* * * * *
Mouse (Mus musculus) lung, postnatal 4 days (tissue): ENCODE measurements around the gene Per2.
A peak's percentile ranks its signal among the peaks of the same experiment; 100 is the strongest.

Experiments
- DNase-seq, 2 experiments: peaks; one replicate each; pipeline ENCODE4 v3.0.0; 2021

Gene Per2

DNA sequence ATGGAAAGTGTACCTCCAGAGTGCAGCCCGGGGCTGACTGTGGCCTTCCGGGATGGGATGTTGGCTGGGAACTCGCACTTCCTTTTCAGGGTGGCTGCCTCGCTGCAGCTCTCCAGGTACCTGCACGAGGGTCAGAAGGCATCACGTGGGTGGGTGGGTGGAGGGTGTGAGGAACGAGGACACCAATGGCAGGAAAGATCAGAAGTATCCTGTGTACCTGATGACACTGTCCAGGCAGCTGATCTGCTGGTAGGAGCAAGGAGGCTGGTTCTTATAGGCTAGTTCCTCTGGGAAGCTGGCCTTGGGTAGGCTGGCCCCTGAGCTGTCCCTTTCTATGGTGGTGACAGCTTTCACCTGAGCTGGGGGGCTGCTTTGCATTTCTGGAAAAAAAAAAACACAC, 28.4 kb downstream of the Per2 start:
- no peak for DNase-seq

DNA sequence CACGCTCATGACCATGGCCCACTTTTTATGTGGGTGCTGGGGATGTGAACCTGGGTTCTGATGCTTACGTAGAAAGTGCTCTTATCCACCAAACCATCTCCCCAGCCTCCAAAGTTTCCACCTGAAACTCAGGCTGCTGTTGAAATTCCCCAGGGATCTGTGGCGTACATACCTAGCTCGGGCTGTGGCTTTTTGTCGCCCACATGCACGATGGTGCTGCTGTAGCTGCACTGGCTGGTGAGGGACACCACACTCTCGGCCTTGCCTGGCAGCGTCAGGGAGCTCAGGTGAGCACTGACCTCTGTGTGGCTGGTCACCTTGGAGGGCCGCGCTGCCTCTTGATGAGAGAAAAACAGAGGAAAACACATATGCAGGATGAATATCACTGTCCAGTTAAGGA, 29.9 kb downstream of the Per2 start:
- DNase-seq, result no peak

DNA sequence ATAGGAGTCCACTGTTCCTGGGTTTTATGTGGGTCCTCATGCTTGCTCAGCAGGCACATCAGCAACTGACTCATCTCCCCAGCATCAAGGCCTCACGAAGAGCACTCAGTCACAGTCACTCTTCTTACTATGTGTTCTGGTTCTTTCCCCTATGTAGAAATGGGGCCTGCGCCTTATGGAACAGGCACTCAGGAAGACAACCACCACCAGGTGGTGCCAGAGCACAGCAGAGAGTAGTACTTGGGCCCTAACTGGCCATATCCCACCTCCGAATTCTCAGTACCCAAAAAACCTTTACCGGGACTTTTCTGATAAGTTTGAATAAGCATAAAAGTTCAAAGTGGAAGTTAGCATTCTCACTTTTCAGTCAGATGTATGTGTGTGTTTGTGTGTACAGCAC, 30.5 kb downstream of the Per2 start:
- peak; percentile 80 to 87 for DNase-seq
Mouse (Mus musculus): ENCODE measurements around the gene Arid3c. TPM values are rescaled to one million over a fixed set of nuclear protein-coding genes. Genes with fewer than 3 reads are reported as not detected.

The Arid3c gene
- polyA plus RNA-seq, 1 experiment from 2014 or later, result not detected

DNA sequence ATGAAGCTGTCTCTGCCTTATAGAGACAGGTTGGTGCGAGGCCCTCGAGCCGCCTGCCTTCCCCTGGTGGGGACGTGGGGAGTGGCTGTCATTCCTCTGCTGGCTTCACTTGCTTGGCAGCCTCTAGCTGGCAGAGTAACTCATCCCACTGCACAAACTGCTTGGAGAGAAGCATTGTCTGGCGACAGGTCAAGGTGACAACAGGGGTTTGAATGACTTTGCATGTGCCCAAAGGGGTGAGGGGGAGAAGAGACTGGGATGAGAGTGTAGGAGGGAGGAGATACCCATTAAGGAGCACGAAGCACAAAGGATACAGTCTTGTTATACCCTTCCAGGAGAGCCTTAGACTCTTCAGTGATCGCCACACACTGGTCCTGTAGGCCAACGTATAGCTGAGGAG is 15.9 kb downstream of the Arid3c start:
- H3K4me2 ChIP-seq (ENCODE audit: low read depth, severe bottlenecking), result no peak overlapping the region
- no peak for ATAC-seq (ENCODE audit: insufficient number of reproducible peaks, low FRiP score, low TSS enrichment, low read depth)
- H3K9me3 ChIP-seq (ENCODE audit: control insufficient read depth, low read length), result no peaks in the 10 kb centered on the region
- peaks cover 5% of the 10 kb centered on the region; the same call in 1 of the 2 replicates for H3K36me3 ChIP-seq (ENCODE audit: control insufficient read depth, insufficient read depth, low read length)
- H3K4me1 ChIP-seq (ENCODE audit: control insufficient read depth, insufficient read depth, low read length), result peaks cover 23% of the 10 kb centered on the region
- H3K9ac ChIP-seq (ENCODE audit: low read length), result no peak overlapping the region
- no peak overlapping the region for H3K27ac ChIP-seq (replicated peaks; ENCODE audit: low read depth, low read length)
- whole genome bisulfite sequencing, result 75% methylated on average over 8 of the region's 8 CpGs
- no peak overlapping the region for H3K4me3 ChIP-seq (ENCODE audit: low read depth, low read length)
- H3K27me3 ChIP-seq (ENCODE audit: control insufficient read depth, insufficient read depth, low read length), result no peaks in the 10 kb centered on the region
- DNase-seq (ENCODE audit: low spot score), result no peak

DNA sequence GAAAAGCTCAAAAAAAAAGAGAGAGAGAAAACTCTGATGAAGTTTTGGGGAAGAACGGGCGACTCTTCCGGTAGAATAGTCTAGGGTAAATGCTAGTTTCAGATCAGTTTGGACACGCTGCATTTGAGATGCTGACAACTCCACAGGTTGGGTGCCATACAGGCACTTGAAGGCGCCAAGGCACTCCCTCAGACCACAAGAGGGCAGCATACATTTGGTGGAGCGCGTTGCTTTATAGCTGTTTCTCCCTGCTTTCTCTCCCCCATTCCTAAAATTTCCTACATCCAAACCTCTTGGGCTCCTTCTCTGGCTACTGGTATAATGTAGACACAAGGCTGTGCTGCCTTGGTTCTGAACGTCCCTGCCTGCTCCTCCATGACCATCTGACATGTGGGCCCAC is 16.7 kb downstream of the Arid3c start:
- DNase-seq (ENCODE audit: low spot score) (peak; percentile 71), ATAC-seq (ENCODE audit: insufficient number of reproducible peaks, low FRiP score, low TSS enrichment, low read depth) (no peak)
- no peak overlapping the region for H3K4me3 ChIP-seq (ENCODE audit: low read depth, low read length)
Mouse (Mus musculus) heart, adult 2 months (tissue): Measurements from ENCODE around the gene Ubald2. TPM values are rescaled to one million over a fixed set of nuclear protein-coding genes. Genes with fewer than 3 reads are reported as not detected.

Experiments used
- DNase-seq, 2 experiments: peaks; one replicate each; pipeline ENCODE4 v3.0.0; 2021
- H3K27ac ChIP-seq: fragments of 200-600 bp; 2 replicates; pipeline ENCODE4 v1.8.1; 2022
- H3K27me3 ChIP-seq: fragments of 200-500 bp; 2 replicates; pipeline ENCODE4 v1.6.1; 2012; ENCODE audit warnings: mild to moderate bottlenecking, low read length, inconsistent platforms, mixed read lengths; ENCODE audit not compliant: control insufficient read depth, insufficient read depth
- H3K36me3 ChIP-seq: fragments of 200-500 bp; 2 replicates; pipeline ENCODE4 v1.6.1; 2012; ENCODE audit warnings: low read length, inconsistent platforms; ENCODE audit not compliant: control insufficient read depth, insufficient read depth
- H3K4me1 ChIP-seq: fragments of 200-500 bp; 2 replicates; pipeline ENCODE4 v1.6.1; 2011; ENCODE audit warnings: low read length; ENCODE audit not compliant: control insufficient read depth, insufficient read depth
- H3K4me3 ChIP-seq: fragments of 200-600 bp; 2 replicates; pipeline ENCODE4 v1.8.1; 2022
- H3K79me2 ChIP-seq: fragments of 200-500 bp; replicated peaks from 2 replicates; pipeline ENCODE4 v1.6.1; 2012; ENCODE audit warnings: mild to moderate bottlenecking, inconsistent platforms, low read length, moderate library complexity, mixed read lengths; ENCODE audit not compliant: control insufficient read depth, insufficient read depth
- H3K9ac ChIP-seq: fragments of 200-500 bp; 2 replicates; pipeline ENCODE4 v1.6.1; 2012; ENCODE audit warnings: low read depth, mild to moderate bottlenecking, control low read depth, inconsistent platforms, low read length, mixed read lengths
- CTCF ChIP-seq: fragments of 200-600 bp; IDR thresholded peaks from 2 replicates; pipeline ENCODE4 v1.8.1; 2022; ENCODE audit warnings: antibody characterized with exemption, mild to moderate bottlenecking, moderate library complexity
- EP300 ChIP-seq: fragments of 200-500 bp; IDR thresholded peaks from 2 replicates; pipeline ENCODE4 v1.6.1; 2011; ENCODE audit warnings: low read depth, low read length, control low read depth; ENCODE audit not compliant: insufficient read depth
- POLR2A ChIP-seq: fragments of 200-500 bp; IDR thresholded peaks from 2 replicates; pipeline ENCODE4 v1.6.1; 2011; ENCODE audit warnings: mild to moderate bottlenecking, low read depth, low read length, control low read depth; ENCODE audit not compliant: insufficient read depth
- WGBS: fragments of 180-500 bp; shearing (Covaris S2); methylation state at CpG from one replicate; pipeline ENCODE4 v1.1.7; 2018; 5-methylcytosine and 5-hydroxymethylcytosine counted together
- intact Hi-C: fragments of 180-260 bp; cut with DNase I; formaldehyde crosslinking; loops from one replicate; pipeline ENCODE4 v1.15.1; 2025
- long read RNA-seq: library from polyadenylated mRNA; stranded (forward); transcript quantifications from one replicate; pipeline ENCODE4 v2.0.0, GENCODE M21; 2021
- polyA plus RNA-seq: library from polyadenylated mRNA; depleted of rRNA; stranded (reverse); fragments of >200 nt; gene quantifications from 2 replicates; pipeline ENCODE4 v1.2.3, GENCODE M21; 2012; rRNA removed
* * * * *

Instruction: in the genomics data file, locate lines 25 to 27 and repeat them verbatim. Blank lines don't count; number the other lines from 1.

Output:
- H3K27me3 ChIP-seq (ENCODE audit: control insufficient read depth, insufficient read depth, low read length), result no peaks in the 10 kb centered on the region
- DNase-seq (ENCODE audit: low spot score), result no peak

DNA sequence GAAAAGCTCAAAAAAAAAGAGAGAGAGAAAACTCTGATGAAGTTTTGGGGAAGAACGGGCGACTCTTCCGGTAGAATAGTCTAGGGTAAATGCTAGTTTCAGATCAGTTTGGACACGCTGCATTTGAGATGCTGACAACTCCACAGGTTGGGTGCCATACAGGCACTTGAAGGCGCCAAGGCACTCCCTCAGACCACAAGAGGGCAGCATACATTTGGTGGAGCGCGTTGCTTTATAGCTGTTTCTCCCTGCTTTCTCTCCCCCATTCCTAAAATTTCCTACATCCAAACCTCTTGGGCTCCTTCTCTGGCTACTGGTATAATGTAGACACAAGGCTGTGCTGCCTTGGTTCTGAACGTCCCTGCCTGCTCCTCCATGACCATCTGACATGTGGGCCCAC is 16.7 kb downstream of the Arid3c start: